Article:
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GFAP is necessary for the integrity of CNS white matter architecture and long-term maintenance of myelination.

To investigate the structural role of glial fibrillary acidic protein (GFAP) in vivo, mice carrying a null mutation in GFAP were generated. In 7/14 mutant animals older than 18 months of age, hydrocephalus associated with white matter loss was detected. Mutant mice displayed abnormal myelination including the presence of actively myelinating oligodendrocytes in adults, nonmyelinated axons in optic nerve, and reduced myelin thickness in spinal cord. White matter was poorly vascularized and the blood-brain barrier was structurally and functionally impaired. Astrocytic structure and function were abnormal, consisting of shortened astrocytic cell processes, decreased septation of white matter, and increased CNS extracellular space. Thus, GFAP expression is essential for normal white matter architecture and blood-brain barrier integrity, and its absence leads to late-onset CNS dysmyelination.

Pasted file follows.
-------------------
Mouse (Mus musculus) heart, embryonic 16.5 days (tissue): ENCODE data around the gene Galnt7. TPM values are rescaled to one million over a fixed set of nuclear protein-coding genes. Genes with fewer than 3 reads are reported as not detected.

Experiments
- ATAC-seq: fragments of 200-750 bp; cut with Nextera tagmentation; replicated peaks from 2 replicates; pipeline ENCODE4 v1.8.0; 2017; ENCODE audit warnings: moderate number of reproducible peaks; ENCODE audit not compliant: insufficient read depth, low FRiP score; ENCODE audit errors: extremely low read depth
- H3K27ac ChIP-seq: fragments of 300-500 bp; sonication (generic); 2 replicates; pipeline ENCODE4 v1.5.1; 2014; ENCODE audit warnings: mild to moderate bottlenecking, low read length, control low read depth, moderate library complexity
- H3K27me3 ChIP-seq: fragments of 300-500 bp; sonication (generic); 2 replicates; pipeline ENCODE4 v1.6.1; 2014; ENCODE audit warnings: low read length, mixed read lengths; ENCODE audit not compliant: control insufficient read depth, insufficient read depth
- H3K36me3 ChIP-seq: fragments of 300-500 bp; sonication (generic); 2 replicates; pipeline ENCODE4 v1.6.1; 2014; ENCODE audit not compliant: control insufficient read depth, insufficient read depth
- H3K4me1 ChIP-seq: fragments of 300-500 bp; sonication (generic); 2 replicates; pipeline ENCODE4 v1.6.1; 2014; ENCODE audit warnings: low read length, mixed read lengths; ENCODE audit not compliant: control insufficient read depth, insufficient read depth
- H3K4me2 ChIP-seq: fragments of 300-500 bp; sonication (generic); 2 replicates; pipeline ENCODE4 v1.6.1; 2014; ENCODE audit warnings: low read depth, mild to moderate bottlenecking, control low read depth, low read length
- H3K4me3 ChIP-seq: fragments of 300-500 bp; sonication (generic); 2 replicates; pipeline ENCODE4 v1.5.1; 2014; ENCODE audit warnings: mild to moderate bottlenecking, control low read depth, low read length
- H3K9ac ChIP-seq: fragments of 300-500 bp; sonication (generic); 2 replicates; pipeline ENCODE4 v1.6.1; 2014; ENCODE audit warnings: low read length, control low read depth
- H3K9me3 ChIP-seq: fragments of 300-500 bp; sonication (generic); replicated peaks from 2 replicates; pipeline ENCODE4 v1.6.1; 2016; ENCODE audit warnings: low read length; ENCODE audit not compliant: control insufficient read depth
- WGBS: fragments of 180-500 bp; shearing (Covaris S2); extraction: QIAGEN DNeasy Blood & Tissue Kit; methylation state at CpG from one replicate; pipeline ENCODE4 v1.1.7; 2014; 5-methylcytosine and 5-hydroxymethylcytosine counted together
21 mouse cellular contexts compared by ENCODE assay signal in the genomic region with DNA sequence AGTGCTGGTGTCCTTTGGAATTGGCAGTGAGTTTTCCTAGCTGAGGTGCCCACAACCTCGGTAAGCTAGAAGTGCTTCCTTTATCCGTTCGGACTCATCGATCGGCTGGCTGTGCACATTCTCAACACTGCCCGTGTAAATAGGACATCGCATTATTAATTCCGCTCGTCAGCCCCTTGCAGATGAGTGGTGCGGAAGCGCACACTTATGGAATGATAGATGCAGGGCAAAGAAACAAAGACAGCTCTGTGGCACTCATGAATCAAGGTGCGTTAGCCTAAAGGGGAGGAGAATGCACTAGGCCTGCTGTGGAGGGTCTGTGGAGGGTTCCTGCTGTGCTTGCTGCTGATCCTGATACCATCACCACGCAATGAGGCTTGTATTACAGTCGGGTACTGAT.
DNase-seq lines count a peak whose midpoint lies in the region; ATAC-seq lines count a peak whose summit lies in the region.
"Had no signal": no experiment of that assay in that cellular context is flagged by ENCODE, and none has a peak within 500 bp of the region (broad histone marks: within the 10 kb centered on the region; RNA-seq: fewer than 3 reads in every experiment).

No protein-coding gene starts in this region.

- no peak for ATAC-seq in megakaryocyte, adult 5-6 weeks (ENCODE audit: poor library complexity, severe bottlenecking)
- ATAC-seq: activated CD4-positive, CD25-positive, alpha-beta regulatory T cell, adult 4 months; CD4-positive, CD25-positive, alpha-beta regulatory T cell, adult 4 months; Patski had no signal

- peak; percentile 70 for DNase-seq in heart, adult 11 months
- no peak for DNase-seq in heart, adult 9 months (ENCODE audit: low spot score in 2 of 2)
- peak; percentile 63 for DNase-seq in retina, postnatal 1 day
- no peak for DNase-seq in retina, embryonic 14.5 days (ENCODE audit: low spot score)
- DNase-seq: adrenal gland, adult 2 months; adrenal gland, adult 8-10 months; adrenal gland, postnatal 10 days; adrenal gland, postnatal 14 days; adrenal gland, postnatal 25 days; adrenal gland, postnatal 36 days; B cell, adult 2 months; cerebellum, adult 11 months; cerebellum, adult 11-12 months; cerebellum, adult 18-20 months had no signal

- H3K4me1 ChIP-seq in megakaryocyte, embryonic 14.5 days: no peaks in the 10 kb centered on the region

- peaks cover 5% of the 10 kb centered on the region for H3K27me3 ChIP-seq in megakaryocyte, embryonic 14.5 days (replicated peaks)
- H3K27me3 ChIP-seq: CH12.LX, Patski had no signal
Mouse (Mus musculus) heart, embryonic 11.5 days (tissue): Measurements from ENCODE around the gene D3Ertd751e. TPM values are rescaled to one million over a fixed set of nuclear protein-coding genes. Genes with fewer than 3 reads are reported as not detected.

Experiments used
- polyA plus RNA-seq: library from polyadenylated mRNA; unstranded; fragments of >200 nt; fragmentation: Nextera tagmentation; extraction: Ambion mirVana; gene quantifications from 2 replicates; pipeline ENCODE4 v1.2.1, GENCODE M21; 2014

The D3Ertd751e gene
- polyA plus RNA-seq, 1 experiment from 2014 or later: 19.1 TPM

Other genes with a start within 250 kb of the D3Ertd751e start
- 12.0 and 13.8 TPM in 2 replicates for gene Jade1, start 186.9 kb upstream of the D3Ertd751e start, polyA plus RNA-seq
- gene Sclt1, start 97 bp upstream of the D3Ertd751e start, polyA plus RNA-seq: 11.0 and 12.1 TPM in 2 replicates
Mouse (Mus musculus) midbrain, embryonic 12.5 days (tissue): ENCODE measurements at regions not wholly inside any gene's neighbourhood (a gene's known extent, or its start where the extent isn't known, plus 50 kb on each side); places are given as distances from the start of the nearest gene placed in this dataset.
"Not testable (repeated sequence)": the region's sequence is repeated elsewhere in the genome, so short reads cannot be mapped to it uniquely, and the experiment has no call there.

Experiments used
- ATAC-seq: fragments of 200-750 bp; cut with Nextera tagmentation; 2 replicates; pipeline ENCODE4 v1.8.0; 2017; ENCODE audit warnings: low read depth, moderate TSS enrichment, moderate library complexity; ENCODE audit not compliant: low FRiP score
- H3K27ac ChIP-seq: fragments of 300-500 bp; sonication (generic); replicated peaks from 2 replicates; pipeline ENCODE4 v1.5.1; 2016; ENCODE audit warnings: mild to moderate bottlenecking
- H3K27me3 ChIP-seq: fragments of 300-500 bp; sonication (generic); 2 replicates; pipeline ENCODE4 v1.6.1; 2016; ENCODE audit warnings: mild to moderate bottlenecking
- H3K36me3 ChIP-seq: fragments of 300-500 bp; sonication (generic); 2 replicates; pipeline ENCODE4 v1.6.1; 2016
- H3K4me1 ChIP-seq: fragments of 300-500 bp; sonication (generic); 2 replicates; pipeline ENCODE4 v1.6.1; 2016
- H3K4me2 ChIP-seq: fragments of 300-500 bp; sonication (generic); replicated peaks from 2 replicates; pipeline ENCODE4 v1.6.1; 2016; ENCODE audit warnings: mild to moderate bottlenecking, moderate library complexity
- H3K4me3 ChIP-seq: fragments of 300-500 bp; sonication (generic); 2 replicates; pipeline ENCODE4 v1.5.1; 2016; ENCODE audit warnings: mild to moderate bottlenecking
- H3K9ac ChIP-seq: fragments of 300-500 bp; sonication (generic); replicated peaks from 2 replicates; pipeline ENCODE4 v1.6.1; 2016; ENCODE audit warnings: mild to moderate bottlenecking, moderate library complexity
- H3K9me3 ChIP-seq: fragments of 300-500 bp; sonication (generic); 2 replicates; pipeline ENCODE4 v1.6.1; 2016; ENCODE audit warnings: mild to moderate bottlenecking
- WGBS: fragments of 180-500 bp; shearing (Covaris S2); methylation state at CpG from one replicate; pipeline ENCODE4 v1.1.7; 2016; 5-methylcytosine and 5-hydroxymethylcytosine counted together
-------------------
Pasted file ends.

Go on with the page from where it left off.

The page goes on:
Pubmed ID: 8893019


  • Liedtke W
  • Edelmann W
  • Bieri PL
  • Chiu FC
  • Cowan NJ
  • Kucherlapati R
  • Raine CS



Publication Data

October 16, 1996

Associated Grants

  • Agency: NINDS NIH HHS, Id: NS 07098
  • Agency: NINDS NIH HHS, Id: NS 08952
  • Agency: NINDS NIH HHS, Id: NS 11920

Mesh Terms

  • Aging
  • Animals
  • Blastocyst
  • Brain
  • Caenorhabditis elegans Proteins
  • Chimera
  • Corpus Callosum
  • Crosses, Genetic
  • Female
  • Glial Fibrillary Acidic Protein
  • Heterozygote Detection
  • Male
  • Membrane Glycoproteins
  • Mice
  • Mice, Inbred C57BL
  • Mice, Knockout
  • Microscopy, Immunoelectron
  • Optic Nerve
  • Receptors, Notch
  • Spinal Cord
  • Stem Cells